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Enhancements to the toys-to-life game Skylanders could be a catalyst for Activision Blizzard stock. Credit: Activision Blizzard. 

Shares of Activision Blizzard (NASDAQ:ATVI) rose over 6% in late trading as investors cheered second-quarter results that crushed estimates. Here's a closer look at the Q2 totals versus Wall Street's projections:

ATVIRevenueYOY GrowthEPSYOY Growth
Consensus estimate  $667.05 million  1.4%  $0.08  33.3%
Q2 actual  $759 million  15.3%  $0.13  116.7%
DIFFERENCE  $91.95 million  13.9%  $0.05  83.4%

Sources: S&P Capital IQ and Activision Blizzard press release.

Commenting on the results, CEO Bobby Kotick said in a press release:

Our strategic focus on expanding our franchise portfolio with captivating and original new intellectual property, innovating on new platforms, and expanding into new geographies is reflected in our results. We outperformed our Q2 targets and last year's results on revenues, digital growth, and earnings per share. These strong results and the excitement for our future games have driven us to raise our full-year outlook. Our audience size and the total amount of time people spend with our franchises continue to grow. In the second quarter, our monthly active users grew by 35% year over year, and the time our communities spent playing our games grew by 25% year over year.

What went right: Higher engagement with Activision's gaming community led to much better than expected growth on both the top and bottom lines. Kotick and his team are also being careful to give shareholders the maxium return for their investment, boosting the quarterly dividend by 15% year over year to $0.23 per share. Activision Blizzard stock yields 0.90% annually as of this writing.

What went wrong: Promised stock buybacks didn't materialize in Q2, though I'm not so sure that's a bad thing. Activision Blizzard shares ended the day up nearly 11% over the past three months. Kotick and his team would have paid a premium had they used that time to spend a chunk of the $750 million set aside for repurchasing stock.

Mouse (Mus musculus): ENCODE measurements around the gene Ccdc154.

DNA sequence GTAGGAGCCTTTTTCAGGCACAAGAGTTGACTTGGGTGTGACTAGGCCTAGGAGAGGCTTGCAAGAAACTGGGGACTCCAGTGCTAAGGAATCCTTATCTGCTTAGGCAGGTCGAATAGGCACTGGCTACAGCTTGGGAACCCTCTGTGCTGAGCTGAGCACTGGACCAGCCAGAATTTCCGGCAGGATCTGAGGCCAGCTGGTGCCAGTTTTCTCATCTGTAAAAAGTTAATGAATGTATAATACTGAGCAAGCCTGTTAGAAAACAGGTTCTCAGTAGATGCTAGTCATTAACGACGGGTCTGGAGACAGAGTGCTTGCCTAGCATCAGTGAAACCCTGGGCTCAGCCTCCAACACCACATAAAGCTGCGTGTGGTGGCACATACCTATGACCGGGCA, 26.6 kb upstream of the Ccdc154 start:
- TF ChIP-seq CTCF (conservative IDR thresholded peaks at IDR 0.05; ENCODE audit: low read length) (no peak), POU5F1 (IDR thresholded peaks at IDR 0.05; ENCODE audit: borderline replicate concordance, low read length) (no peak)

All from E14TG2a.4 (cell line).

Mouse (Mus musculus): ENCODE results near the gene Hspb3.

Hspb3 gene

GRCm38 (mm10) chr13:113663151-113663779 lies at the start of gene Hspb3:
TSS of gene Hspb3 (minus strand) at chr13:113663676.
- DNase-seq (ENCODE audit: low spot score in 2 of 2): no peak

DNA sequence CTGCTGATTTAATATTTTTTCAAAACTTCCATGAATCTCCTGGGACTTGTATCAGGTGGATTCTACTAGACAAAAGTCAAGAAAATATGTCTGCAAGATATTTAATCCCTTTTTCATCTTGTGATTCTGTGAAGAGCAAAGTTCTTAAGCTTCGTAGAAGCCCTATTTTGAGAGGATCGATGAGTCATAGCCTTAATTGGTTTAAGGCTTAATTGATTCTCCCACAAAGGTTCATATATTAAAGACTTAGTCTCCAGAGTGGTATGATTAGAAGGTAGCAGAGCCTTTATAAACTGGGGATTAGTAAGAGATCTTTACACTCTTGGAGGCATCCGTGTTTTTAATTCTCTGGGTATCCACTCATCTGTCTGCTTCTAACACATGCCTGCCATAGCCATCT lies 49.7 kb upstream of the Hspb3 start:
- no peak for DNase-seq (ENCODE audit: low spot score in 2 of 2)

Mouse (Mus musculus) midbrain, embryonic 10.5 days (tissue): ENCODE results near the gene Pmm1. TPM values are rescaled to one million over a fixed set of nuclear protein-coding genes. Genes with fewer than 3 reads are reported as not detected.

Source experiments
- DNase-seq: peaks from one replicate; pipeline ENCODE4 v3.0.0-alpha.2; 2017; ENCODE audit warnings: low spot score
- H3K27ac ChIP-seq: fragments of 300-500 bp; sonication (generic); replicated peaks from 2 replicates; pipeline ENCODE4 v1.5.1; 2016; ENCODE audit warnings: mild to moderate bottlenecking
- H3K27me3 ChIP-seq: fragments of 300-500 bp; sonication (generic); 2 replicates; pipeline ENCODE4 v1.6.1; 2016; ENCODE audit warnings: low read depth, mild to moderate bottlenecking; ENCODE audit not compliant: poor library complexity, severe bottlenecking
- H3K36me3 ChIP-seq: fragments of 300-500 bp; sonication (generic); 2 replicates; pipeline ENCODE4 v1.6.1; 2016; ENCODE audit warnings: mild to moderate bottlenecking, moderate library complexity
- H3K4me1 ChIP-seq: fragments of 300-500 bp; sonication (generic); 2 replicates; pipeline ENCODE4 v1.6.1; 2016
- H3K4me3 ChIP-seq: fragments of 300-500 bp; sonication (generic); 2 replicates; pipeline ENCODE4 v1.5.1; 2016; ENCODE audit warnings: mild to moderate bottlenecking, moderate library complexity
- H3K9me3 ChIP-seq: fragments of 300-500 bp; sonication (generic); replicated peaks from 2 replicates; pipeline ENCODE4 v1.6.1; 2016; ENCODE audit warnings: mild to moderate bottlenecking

What's next: Looking ahead, Activision Blizzard forecasts $930 million in third-quarter revenue and $0.14 a share in profit after accounting for stock-based compensation and other noncash items. For the year, Activision Blizzard now anticipates $4.6 billion in adjusted revenue and $1.30 a share in adjusted earnings, up from its previous outlook of $4.425 billion and $1.20 a share, respectively.

For Q3, analysts tracked by S&P Capital IQ have the company generating $865.99 million in revenue and $0.14 a share in adjusted profit. That compares with $1,170 million and $0.23 a share in last year's third quarter.

Longer term, analysts have Activision Blizzard growing earnings by an average of 9.2% annually over the next three to five years. 

In the meantime, investors should continue to keep an eye on Activision Blizzard's engagement metrics as new titles reach the shelves. Plans include a Sept. 15 update of Destiny followed almost immediately by Skylanders SuperChargers, which introduces vehicles into the company's toys-to-life game franchise. Guitar Hero returns on Oct. 20, and then Call of Duty: Black Ops III arrives on Nov.6, during the company's annual BlizzCon showcase.

Tim Beyers is more board gamer than video gamer, yet still completely fascinated by Twitch. He's also a member of the Motley Fool Rule Breakers stock-picking team and the Motley Fool Supernova Odyssey I mission but didn't own shares in any of the companies mentioned in this article at the time of publication. Check out Tim's web home and portfolio holdings or connect with him on Google+Tumblr, or Twitter, where he goes by @milehighfool.

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